The Rock Nature Reserve - Kengal Aboriginal Place | Day Hike Near Wagga Wagga
We were a bit stuck on a filming idea this week with the weather in the Northern End of Kosciuszko a bit meh and the recent close of the trout season leaving our lines dry. We tossed a few ideas back and forth, perhaps a section of the Hume and Hovell? Then the obvious hit us, The Rock! Its unassuming location, surrounded by farmland and the lack of a river to fish or snow to play with left it at the bottom of our filming list, which really isn't fair to its offering of impressive vistas and dramatic rocky outcrops. So we headed out of Tumut, off the Snowy Mountains Highway and onto the Hume, with our fingers crossed for the fog to lift and a prayer to the sun gods for a magical golden hour.
Filmed and edited by Pat Ryan. Featuring Chloe Symons.
Rising 364 metres above the plains to the south-west of Wagga Wagga, lies The Rock Nature Reserve - Kengal Aboriginal Place. This iconic rock formation is millions of years old and traditionally known as Kengal, meaning sloping hill. Kengal is a Dreaming place, lookout and ceremonial site for the Wiradjuri people. The Rock stands proud, dominating the surrounding plains, overlooking the small village of the same name with Wagga Wagga (so good they named it twice) lying 25km away in the distance.There is something very satisfying about climbing to the top of something. Especially when it’s the highest and only peak surrounded by the never-ending rolling plains of western NSW. There is something equally as satisfying about climbing to the top of something and sitting back with a cuppa to watch the sunset, then clambering back down in a race against the stars as they begin to fill the sky.
The Rock, initially known as Kengal, was brought into existence by Biyaami, the all-powerful creator spirit who bestowed upon the Wiradjuri People their laws for living, songs, lore and culture. There are two related stories for the creation of Kengal. One tells of a time when two Wiradjuri warrior brothers of the Yugay (dingo) mob were fighting over a woman of the same mob. The brothers and the woman broke the traditional laws of kinship where members of the same kin cannot marry and no one can possess something, as everything is a gift from Biyaami. As a consequence and example to others, all three were locked in stone for eternity and Kengal was formed. The other story suggests that as European settlers arrived in the region, Biyaami departed, leaving behind his companions, a male and female dingo known as Mirrigan, who are transformed into Kengal as they patiently await Biyaami's return. You can learn more about Indigenous culture and Wiradjuri people by booking a Bundyi Cultural Tour.
The Rock Nature Reserve - Kengal Aboriginal Place
The Rock stands proudly from a surrounding Nature Reserve and picnic area, home to some of Australia's finest flora and fauna, including red gums, yellow wattle, glossy black cockatoos, turquoise parrots and our beloved wallaby. Peregrine Falcons nest amongst the set of rocky cliffs known as The Towers. This area is popular amongst local climbers, however, is closed for the majority of the year to allow these majestic birds to breed. The nature reserve has a well-equipped picnic area with toilets and BBQs and plenty of signage directing you to walking tracks or informing on the history of the area.There are two ways to tackle this geological giant; the Yerong Nature Trail and the slightly more difficult Yugay Track. Both tracks are well signposted with directional and informational signs so you can learn about the Wirdajuri significance and the area's biodiversity as you ascend. We took the Yugay Track up and descended via the Yerong Nature Trail. Both tracks reveal panoramic vistas of the surrounding landscape, becoming increasingly spectacular as you reach the top. Legend has it that on a clear day, you can see as far as the snow-capped mountains of Kosciuszko!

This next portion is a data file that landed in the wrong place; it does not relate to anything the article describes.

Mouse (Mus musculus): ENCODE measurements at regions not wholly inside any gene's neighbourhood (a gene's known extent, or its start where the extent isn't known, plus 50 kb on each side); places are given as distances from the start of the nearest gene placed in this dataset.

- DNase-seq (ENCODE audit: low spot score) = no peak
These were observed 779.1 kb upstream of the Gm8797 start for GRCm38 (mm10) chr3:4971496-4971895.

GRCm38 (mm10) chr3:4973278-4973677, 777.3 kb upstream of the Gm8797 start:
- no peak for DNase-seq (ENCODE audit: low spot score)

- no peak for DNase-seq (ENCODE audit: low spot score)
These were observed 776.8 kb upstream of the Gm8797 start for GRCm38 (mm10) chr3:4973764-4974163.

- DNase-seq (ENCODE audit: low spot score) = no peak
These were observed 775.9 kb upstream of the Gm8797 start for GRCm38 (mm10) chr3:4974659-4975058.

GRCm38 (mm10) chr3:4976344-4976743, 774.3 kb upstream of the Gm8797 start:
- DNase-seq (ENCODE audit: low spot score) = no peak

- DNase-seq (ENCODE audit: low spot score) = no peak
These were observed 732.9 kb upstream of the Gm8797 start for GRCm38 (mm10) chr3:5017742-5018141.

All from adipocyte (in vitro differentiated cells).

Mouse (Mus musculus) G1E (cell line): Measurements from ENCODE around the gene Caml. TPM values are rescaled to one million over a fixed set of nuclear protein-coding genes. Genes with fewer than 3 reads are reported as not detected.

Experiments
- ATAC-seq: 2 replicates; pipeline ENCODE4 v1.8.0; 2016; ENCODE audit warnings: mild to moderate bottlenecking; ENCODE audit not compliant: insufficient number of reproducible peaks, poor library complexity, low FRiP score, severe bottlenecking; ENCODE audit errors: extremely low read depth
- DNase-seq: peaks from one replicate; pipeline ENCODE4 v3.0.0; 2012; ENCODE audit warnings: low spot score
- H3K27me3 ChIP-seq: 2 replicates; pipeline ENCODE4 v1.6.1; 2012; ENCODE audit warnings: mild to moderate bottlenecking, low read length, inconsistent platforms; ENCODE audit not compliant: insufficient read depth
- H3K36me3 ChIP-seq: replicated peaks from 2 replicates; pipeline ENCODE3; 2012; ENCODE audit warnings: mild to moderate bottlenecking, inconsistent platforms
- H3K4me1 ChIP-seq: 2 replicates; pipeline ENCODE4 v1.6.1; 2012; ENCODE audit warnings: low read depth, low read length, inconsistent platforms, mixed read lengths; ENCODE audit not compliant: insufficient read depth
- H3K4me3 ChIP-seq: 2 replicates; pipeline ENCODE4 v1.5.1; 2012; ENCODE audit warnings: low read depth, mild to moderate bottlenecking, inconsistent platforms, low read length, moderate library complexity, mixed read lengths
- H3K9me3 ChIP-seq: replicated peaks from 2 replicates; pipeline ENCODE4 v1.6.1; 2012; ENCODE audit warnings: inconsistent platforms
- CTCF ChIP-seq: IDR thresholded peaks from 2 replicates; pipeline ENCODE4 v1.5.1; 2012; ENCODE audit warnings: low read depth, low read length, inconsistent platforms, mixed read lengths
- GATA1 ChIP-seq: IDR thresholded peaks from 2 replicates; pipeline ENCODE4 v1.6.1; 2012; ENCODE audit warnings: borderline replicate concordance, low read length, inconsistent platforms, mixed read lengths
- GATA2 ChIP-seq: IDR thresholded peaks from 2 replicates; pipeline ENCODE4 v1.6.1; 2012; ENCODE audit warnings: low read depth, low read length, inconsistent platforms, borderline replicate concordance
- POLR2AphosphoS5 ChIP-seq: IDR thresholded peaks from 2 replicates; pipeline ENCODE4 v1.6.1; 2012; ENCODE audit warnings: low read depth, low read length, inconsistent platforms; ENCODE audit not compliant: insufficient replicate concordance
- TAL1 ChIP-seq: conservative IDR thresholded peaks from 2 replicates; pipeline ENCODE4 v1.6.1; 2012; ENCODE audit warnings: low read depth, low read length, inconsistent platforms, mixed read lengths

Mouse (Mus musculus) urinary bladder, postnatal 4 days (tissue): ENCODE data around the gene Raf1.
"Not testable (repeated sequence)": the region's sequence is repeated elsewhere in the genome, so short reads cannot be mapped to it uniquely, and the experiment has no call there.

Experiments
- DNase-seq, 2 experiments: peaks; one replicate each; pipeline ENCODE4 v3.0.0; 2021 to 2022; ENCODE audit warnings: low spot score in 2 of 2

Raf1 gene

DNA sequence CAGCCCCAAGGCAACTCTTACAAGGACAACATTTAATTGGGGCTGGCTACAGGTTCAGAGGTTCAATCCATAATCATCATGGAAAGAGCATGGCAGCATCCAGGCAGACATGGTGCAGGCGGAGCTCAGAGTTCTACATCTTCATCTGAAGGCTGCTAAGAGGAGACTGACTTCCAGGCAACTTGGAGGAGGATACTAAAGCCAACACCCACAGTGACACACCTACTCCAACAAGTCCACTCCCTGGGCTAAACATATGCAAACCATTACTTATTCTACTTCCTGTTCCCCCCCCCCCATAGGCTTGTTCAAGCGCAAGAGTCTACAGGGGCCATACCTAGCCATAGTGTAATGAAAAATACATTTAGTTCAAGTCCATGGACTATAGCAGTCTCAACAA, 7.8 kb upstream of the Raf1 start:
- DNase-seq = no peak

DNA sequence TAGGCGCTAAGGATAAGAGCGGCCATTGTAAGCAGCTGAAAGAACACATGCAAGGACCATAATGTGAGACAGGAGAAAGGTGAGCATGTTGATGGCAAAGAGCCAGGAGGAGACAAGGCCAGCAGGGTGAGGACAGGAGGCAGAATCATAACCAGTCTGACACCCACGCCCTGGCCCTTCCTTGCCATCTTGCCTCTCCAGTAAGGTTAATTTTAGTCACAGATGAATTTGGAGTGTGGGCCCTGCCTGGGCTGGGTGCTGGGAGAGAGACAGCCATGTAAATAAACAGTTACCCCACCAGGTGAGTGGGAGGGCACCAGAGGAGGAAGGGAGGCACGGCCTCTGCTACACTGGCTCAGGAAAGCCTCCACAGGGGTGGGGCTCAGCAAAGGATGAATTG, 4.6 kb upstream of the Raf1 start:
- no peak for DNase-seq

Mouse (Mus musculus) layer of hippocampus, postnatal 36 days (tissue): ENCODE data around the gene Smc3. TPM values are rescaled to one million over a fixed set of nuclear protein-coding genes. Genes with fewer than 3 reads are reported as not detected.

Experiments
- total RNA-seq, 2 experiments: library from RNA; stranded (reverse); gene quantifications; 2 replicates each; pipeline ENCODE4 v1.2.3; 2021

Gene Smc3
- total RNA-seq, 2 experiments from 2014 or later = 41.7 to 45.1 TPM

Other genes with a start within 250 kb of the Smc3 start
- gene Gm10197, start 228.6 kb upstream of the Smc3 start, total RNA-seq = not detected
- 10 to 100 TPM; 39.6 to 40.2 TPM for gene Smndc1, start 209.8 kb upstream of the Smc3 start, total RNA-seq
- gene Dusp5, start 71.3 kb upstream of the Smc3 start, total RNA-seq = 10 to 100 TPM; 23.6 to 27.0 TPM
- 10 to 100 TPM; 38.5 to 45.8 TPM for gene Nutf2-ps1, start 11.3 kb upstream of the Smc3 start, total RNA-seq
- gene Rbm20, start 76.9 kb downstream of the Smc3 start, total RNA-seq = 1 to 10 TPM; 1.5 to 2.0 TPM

Yerong Nature Trail
The Yerong Nature Trail gradually winds around the base and up to the peak of The Rock. A moderately challenging hike that gets harder as it gets steeper as you get closer and closer to the top. The Yerong Nature Trail is a 6km return hike, which should take anywhere from 2 to 4 hours, depending on your fitness level and how long you spend admiring the surrounding flora and fauna. As you near the top, look out for the woolly ragwort plants amongst the recessed cliffs. These yellow flowering bushes are a threatened species, and The Rock is home to one of the largest populations.
The Yugay track starts its climb almost immediately after leaving the car park. This is the harder of the two options, but slightly shorter at 5km return, and also takes you past The Towers, where the Peregrine Falcons nest. The Yugay track keeps you on your toes with a few sections of rock scrambling and rock hopping. This track does link up with the Yerong Nature Trail near the top, so both trails can be walked together as a loop.
If you interested in visiting The Rock yourself, make sure to check NSW National Parks & Wildlife Website for track updates and closures. And as always, treat the area with respect and leave only footprints.
Written by Chloe Symons